Tuesday October 30, 2018
Movie Review: Hell's Kitchen (1939)
This was Warner Bros.’ third attempt to make this story in the '30s: first with James Cagney in ’33 (“The Mayor of Hell”); second with Humphrey Bogart in ’38 (“Crime School”); and here, in ’39, with Ronald Reagan.
Immediately you go: Wait, what? Cagney to Bogart to ... Reagan? Was Warners trying to make Reagan the next gangster hero or something?
Nah. The role Cagney and Bogart played (former tough kid from the neighborhood + social reformer + romantic lead) is broken into parts. The former tough kid is now Buck Caesar (longtime character actor Stanley Fields), who’s a kind of comic-relief Al Capone. The social reform is a necessity: Buck has to go straight and give back to the community or face eight years in the pen. Reagan just gets the romantic lead.
Actually, he’s not even that, since there’s no romance here. There’s just two good-looking people who could be romantic leads. If the story got around to it. But it doesn’t.
So what’s Reagan? He’s Buck’s college-educated nephew and mouthpiece. He’s second banana to the second banana.
I can’t help but think of Jack Warner’s famous line upon hearing Reagan was running for governor of California in 1966: “No, Jimmy Stewart for governor; Ronald Reagan for best friend.” In the 1980s, when this anecdote was constantly bandied about, I thought it meant Reagan was friendly or something. Nah. Warner was actually casting the damn thing. Stewart is your lead, he was saying. Reagan ain’t your lead. He’s never your lead.
God, if only the rest of us had just listened to Jack Warner.
Street vs. white-collar
There’s actually a few differences between the Reagan versions and the other two—besides breaking the lead role into parts.
The Cagney/Bogart versions begin with the kids and the crimes that landed them in reform school. The star doesn’t show up until about 15-20 minutes in.
That’s reversed. We begin with Buck Caesar’s suspended sentence, his declaration before his gang to go straight, leading to objections and obvious future mutiny from his lieutenant, Mike Garvey (Frederic Tozere). Then Krispan (Grant Mitchell, quite good), the superintendent of Hudson School for Homeless Boys, comes hat-in-hand for a donation. He gets it—but more than he bargained for. Caesar’s nephew, Jim (Reagan), suggests Buck actually get involved in the school, since it’ll look good with the judge. He does. Which is a bummer for Krispan since Krispan’s corrupt as hell.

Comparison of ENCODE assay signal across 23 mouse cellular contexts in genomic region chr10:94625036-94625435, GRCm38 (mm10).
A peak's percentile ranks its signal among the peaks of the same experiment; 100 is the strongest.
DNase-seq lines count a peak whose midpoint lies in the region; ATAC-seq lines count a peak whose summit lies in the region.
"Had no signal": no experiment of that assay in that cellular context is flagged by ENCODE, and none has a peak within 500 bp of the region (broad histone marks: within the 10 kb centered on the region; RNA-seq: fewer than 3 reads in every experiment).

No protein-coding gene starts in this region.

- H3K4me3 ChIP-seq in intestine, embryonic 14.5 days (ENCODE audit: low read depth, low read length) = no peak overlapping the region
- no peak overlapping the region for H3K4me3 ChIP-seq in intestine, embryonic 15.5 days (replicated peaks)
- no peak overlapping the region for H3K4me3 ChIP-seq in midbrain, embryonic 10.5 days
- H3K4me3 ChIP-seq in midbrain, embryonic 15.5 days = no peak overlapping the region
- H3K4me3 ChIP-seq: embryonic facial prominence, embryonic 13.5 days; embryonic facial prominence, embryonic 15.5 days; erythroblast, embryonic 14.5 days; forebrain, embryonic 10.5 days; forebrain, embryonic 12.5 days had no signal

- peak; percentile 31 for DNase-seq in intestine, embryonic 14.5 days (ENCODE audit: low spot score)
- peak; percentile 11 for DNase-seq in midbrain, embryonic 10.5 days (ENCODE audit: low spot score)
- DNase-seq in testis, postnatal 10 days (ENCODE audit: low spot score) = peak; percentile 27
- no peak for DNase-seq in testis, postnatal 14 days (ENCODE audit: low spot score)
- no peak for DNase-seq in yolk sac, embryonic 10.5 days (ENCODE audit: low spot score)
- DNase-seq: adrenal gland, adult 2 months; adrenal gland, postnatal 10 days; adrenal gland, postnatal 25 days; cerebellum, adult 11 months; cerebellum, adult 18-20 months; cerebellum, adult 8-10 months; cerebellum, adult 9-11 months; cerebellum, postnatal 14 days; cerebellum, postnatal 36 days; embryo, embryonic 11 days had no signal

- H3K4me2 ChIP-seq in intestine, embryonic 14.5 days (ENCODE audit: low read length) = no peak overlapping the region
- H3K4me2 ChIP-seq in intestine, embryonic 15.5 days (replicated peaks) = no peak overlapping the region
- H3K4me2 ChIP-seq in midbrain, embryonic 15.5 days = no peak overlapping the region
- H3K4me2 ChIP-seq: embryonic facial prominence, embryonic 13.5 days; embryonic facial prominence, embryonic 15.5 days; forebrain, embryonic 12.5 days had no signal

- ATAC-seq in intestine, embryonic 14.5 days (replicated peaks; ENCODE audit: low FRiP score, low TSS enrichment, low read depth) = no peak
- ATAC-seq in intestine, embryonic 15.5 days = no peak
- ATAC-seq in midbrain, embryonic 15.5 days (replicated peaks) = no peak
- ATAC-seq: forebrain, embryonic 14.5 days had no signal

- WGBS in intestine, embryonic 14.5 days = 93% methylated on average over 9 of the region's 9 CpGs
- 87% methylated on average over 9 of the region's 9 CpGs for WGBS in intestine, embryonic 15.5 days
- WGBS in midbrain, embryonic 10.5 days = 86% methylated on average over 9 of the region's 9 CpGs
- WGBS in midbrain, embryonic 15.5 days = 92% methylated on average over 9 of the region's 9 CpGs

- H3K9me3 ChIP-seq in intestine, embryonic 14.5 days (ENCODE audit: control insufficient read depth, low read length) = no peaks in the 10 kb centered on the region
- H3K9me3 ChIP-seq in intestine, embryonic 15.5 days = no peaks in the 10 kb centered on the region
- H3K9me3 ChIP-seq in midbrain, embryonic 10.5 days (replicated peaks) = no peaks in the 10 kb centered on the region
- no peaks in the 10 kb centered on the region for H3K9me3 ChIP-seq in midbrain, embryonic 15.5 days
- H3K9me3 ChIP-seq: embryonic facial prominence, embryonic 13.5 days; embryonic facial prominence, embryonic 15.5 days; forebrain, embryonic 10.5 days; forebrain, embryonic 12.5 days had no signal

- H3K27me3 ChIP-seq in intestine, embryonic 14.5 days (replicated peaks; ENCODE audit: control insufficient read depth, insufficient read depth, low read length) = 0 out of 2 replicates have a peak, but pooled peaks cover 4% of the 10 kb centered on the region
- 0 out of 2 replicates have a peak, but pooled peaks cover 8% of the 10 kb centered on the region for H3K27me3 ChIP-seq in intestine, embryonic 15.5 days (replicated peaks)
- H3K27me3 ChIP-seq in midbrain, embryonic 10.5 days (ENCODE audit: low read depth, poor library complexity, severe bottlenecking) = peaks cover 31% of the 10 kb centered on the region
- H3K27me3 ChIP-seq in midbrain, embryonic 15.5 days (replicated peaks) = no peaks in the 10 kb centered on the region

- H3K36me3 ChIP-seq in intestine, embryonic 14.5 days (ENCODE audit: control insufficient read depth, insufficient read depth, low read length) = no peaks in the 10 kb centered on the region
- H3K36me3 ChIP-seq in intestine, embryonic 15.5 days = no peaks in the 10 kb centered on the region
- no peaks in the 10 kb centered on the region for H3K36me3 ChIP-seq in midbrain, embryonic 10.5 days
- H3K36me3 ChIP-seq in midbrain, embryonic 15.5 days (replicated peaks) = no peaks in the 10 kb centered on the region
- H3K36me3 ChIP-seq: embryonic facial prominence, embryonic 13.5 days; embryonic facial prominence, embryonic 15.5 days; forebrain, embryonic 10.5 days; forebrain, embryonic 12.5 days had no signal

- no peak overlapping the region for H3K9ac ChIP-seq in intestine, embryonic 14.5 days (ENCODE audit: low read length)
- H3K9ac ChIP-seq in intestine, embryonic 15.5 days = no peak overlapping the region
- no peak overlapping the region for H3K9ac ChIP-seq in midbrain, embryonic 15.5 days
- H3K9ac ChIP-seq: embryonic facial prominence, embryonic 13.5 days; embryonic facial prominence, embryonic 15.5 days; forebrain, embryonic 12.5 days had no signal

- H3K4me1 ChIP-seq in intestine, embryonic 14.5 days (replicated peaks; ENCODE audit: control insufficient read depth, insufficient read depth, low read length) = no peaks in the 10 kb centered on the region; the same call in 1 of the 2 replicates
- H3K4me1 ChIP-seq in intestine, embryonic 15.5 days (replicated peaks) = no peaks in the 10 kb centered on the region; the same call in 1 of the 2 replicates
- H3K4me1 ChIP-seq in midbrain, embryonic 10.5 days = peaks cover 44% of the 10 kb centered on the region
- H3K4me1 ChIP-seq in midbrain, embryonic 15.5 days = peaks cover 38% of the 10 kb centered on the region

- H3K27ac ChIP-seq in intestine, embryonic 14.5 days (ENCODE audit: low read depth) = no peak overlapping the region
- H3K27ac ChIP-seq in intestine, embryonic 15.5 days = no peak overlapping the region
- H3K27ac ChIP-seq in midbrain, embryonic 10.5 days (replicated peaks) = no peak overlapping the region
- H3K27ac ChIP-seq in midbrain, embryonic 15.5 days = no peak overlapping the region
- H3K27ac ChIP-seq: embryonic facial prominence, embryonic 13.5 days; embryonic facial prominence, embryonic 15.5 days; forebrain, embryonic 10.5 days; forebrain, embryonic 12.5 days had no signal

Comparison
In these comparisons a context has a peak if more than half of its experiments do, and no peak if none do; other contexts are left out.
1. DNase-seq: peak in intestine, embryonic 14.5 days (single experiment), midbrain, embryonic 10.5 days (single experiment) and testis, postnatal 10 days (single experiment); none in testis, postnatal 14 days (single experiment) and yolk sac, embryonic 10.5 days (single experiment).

It’s funny when you think about it. Basically Al Capone joins him and Krispan’s reaction is, “Hey, I’m trying to break the law over here!” But that’s the ’30s Warner Bros. ethos. Street criminals have personality, and they’re the product of their environment. White-collar criminals? Those bland sons of bitches are just assholes.
Now that I think about it, the stars of this one do show up 15-20 minutes in: the Dead End Kids. But unlike the earlier films, we never see the crimes they commit; they’re just in the reformatory. They roll out of the truck like the Marx brothers, then they’re beaten. Our sympathy is immediately with them.
They also have a leader now. Or was Billy Halop their leader in “Crime School”? I don’t remember him front and center so much—just angry that Bogart was schtupping his sister. But I guess that was his general role; gangleader. Oddly, his name doesn’t ring out for me like Leo Gorcey’s or Huntz Hall’s. Maybe because they had longer, more successful careers? Bowery Boys and such? I did see Halop regularly, though, even if I didn’t realize it: He played Munson, Archie’s taxicab boss, in “All in the Family." In 1976, aged 56, he died of a heart attack.
Margaret Lindsay as Beth gets the sob sister role, encouraging the boys toward self-government—Tony as mayor, Leo Gorcey as police chief, Rosenbloom self-nominated as treasurer. She also references “Boys Town,” from rival MGM, as a rationale for it. Was that movie the reason this reboot came so quickly on the heels of “Crime School”? If so, they neglected to find their Spencer Tracy. Reagan wasn’t it.
Another big difference between “Hell’s” and “Mayor/Crime”? The big ice hockey game in the middle. It’s part of the efforts of Mike Garvey and Krispan to bankrupt Buck Caesar and get him out of the way. Works. Caesar lays down a $5k bet, but his boys are losing 7-0 in the second period, when Jim/Reagan finds out the opposition Gladstone team is full of ringers. Like an idiot, he tells Buck, and Buck tries to throttle Garvey—right in front of the judge, too, who had just been congratulating himself on a job well done with Buck. Yet another difference. The earlier judges were sober and dull but generally right.
With Buck on the lam, Krispan eliminates the self-government crap then engages in true movie villainy: he locks up, Joey, a kid with a cough, in a freezer, and tells his guards to shoot the boys’ dog, Spud. Spud gets away, Joey doesn’t.
I like the scene where Leo Gorcey’s Gyp confronts Krispan:
Gyp: Joey’s dead.
Krispan: What? You’re crazy. You’re lying.
Gyp: That ain’t gonna bring him back.
Third of three
I don’t think they kill Krispan—as in “Mayor.” Rule of law and all that. Buck returns, Jim/Reagan promises justice will be done, etc. The movie ends with “Auld Lang Syne.”
“Hell’s Kitchen” is the weakest of the three films, suffering, as it does, from a lack of adult supervision. Splitting up the Cagney/Bogart role weakens both sides of the character—like Kirk in “The Enemy Within.” And give me Madge Evans over Margaret Lindsay.
As for the 40th president of the United States? He displays athleticism in the ice-skating scenes and ... that’s about it. But he does have a kind of straightforward scolding quality. I.e., this gray area isn’t gray, it’s the way the world is, so act accordingly. Didn’t exactly work here, but it would kill 40 years later.
The scold before the shucks.